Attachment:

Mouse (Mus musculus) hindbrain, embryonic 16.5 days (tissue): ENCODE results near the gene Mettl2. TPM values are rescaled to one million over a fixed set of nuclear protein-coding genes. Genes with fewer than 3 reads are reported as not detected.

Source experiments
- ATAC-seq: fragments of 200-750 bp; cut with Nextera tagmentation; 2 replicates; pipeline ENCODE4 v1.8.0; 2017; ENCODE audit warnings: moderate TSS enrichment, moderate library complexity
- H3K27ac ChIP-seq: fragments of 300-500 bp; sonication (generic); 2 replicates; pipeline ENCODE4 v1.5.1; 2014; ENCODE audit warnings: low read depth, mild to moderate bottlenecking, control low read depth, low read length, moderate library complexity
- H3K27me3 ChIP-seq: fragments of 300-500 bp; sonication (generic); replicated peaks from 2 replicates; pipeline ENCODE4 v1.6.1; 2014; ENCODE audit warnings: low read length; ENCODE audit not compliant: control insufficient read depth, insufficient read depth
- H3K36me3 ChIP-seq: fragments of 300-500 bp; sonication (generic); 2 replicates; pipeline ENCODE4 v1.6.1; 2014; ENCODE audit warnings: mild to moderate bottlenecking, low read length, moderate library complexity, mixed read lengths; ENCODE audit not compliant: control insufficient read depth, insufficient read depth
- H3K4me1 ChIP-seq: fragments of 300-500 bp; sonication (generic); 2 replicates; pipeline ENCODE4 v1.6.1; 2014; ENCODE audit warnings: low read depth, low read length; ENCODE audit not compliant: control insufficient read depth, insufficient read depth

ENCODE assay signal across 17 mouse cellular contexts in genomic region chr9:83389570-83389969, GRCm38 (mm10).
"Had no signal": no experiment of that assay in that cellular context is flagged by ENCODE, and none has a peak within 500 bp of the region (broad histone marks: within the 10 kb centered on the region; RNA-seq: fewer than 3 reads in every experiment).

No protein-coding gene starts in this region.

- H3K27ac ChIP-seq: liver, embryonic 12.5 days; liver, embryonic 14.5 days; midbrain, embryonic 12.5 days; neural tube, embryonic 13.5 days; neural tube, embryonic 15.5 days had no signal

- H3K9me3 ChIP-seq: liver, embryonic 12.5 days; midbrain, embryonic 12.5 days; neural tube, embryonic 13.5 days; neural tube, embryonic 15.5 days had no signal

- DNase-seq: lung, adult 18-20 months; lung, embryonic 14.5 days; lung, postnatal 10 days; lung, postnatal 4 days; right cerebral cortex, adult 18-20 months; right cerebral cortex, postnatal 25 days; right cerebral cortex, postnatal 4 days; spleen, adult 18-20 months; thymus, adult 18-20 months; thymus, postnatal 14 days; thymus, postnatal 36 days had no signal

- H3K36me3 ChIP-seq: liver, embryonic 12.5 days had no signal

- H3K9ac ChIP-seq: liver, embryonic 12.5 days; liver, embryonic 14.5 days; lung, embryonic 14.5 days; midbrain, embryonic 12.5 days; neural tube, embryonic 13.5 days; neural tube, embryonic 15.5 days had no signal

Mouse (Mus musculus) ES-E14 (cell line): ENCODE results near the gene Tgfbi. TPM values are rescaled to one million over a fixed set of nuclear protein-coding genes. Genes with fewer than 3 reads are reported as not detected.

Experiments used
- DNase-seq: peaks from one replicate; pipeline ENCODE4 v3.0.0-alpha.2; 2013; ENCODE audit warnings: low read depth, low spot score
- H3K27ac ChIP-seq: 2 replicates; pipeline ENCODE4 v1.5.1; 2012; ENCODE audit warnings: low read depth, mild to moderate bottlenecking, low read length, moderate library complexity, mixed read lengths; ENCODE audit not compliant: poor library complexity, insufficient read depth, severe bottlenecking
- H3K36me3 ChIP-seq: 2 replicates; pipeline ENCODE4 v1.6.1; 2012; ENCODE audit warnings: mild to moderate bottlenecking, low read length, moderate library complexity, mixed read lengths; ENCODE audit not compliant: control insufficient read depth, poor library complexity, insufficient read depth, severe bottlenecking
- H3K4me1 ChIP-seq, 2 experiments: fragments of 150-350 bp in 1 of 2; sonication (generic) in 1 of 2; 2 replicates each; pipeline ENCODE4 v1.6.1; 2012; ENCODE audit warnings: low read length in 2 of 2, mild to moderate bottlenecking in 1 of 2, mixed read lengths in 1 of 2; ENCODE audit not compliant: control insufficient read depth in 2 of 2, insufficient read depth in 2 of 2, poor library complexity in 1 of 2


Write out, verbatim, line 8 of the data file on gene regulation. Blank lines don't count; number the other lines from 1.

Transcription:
ENCODE assay signal across 17 mouse cellular contexts in genomic region chr9:83389570-83389969, GRCm38 (mm10).